Stained, or Luster-Painted Glass from Islamic Lands

  • Bowl
    1974.74

Essay

Painted glass objects were decorated with a brush or a pen once their final shape had been attained. After being painted, they were fired in a kiln at temperatures that permanently fixed the designs on the surface without compromising the object’s shape.

Stained (or luster-painted) glass was produced in Egypt and Syria from the seventh through the ninth century. It was painted with pigments containing silver and/or copper and fired in a kiln at a low temperature. Glass thus treated cannot really be considered lustrous, because the pigment was “absorbed” beneath the surface through a chemical reaction and permanently colored—or stained—the glass, becoming part of its atomic structure.

Most stained objects are in pale-colored glass decorated in a monochrome brownish or yellowish pigment; there was a brief period when colored glass or colored decorative patterns were favored before the monochrome style regained its appeal. Silver-based paints first turn yellow, then progressively amber and deep brown; copper-based pigments quickly become red or ruby-colored, but their firing is difficult to control in a kiln (silver was often added for this reason). Yellow and orange stains can also be obtained from both silver and copper. By applying pigments to both sides of open-shaped vessels, glassmakers highlight details or outlines and exploit the transparent glass wall to create subtle shading effects. Proper control of firing time and temperature are critical to achieve the desired results; even today this aspect remains one of the most challenging in the production of stained glass.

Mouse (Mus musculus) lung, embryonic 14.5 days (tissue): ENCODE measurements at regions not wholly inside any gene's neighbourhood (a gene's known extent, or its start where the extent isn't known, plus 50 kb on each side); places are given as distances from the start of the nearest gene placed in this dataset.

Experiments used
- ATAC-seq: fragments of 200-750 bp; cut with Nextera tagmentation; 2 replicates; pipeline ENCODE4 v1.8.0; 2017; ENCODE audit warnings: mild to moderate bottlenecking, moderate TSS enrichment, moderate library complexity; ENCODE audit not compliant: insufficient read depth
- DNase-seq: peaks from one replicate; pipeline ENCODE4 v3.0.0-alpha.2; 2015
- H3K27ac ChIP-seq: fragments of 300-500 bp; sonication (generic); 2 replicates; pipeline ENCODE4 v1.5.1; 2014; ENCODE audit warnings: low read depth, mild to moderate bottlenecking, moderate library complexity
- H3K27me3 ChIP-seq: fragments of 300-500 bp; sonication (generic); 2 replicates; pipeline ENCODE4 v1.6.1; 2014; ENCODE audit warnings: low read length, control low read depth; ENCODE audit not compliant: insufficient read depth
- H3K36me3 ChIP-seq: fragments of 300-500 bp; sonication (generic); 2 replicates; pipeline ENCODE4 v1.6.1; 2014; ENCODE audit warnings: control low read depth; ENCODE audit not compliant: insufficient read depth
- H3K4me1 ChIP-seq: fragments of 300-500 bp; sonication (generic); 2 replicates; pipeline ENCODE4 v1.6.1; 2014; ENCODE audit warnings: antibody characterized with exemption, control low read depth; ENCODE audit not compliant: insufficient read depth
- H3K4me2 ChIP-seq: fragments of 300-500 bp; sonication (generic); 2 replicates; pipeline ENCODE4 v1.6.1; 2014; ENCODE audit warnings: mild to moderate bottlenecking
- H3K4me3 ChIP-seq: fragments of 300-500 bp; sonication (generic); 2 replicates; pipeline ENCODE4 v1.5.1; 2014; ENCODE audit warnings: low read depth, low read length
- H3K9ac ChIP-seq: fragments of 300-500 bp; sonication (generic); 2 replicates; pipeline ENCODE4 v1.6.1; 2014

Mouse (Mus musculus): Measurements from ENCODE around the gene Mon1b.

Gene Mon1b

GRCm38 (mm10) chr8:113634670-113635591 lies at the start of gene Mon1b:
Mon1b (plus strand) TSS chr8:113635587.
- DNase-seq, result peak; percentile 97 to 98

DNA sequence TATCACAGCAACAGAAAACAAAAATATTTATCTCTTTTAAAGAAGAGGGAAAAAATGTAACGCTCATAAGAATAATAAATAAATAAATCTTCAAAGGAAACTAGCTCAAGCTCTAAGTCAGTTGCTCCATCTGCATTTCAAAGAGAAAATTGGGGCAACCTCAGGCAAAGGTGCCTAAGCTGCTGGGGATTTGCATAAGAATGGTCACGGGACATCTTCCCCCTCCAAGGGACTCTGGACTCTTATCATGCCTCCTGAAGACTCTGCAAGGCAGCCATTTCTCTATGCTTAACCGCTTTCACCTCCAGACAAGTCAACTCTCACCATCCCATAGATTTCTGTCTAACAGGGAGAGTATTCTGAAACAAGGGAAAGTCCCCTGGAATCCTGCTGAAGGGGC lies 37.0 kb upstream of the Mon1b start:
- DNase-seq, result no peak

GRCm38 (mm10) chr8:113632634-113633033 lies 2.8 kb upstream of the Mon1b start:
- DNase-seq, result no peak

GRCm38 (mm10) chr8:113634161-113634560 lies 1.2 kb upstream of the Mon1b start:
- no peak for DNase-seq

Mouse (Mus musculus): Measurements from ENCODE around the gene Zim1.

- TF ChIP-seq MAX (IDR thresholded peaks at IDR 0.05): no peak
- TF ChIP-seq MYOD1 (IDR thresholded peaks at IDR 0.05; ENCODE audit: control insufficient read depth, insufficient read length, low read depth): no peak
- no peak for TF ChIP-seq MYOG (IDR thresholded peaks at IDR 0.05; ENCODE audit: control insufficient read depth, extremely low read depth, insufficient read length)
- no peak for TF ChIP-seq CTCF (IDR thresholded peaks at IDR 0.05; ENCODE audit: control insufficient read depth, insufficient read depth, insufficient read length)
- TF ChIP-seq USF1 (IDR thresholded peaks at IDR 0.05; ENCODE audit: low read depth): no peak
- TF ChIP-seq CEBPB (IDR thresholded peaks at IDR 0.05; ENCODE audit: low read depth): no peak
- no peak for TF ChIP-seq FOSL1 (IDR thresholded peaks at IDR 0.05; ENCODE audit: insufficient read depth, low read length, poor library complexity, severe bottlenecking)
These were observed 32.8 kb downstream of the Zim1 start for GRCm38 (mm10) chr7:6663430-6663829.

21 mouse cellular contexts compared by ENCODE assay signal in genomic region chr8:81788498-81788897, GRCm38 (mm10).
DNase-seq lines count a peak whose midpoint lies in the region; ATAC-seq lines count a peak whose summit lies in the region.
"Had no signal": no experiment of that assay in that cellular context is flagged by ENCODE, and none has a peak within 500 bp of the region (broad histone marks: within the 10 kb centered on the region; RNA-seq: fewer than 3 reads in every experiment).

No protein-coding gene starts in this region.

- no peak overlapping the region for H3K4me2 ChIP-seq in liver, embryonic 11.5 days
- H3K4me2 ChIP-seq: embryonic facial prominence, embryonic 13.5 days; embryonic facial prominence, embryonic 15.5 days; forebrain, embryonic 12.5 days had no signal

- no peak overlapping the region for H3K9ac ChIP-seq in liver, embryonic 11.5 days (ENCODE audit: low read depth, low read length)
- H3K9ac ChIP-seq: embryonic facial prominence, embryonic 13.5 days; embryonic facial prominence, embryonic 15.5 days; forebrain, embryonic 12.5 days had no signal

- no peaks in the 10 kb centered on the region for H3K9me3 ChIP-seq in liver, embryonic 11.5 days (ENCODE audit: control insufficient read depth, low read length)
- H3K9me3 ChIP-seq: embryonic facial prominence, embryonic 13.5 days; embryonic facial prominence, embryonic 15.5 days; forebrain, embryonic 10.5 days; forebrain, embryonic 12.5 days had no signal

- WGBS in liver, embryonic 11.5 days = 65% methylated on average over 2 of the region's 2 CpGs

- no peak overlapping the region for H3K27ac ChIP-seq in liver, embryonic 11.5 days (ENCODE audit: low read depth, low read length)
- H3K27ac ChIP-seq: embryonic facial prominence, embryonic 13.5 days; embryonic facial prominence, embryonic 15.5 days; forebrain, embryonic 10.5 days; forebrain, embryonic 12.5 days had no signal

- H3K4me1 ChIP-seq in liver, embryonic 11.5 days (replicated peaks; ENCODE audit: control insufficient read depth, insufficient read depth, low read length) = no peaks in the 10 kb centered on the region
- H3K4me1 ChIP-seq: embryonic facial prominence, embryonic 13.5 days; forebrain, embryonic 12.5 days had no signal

Stefano Carboni
Department of Islamic Art, The Metropolitan Museum of Art

Qamar Adamjee
Department of Islamic Art, The Metropolitan Museum of Art

October 2002

Citation

Carboni, Stefano and Qamar Adamjee. “Stained, or Luster-Painted Glass from Islamic Lands.” In Heilbrunn Timeline of Art History. New York: The Metropolitan Museum of Art, 2000–. http://www.metmuseum.org/toah/hd/slpg/hd_slpg.htm (October 2002)

Further Reading

Carboni, Stefano "Glass Production in the Fatimid Lands and Beyond." In L'Égypte fatimide, son art et son histoire, edited by Marianne Barrucand, pp. 169–77. Paris: Presses de l'Université de Paris-Sorbonne, 1999.

Carboni, Stefano "Stained ('Luster-Painted') Glass." In Glass from Islamic Lands: The al-Sabah Collection, pp. 51–69. New York: Thames & Hudson, 2001.

Carboni, Stefano, and David Whitehouse Glass of the Sultans. New York: Metropolitan Museum of Art, 2002. See on MetPublications

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